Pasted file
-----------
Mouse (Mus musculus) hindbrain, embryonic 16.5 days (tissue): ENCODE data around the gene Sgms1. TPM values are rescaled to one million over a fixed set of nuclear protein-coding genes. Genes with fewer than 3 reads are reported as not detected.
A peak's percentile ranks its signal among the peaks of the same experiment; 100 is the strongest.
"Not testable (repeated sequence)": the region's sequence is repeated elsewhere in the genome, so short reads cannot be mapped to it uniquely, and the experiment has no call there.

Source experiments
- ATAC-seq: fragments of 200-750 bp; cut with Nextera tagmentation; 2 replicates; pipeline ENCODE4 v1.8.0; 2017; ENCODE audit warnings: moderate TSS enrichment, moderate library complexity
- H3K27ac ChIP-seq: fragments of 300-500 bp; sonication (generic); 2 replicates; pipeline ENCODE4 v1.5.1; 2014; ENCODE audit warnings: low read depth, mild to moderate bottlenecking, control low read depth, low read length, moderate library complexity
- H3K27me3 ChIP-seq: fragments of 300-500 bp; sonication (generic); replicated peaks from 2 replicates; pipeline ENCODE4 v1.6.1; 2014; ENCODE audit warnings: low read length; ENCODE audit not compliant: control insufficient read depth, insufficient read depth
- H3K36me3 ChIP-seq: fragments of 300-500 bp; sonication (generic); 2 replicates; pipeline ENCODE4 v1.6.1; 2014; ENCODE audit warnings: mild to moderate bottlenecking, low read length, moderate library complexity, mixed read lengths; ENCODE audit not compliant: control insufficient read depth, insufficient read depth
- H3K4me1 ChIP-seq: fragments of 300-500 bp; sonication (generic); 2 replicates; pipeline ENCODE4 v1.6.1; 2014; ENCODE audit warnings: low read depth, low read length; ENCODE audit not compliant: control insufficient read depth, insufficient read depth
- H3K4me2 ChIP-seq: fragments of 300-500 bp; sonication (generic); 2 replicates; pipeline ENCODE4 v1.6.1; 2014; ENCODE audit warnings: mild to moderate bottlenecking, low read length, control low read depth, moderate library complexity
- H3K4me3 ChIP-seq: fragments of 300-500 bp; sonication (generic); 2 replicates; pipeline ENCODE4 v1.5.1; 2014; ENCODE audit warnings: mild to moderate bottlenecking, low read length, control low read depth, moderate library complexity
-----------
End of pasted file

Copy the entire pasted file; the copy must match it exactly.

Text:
Mouse (Mus musculus) hindbrain, embryonic 16.5 days (tissue): ENCODE data around the gene Sgms1. TPM values are rescaled to one million over a fixed set of nuclear protein-coding genes. Genes with fewer than 3 reads are reported as not detected.
A peak's percentile ranks its signal among the peaks of the same experiment; 100 is the strongest.
"Not testable (repeated sequence)": the region's sequence is repeated elsewhere in the genome, so short reads cannot be mapped to it uniquely, and the experiment has no call there.

Source experiments
- ATAC-seq: fragments of 200-750 bp; cut with Nextera tagmentation; 2 replicates; pipeline ENCODE4 v1.8.0; 2017; ENCODE audit warnings: moderate TSS enrichment, moderate library complexity
- H3K27ac ChIP-seq: fragments of 300-500 bp; sonication (generic); 2 replicates; pipeline ENCODE4 v1.5.1; 2014; ENCODE audit warnings: low read depth, mild to moderate bottlenecking, control low read depth, low read length, moderate library complexity
- H3K27me3 ChIP-seq: fragments of 300-500 bp; sonication (generic); replicated peaks from 2 replicates; pipeline ENCODE4 v1.6.1; 2014; ENCODE audit warnings: low read length; ENCODE audit not compliant: control insufficient read depth, insufficient read depth
- H3K36me3 ChIP-seq: fragments of 300-500 bp; sonication (generic); 2 replicates; pipeline ENCODE4 v1.6.1; 2014; ENCODE audit warnings: mild to moderate bottlenecking, low read length, moderate library complexity, mixed read lengths; ENCODE audit not compliant: control insufficient read depth, insufficient read depth
- H3K4me1 ChIP-seq: fragments of 300-500 bp; sonication (generic); 2 replicates; pipeline ENCODE4 v1.6.1; 2014; ENCODE audit warnings: low read depth, low read length; ENCODE audit not compliant: control insufficient read depth, insufficient read depth
- H3K4me2 ChIP-seq: fragments of 300-500 bp; sonication (generic); 2 replicates; pipeline ENCODE4 v1.6.1; 2014; ENCODE audit warnings: mild to moderate bottlenecking, low read length, control low read depth, moderate library complexity
- H3K4me3 ChIP-seq: fragments of 300-500 bp; sonication (generic); 2 replicates; pipeline ENCODE4 v1.5.1; 2014; ENCODE audit warnings: mild to moderate bottlenecking, low read length, control low read depth, moderate library complexity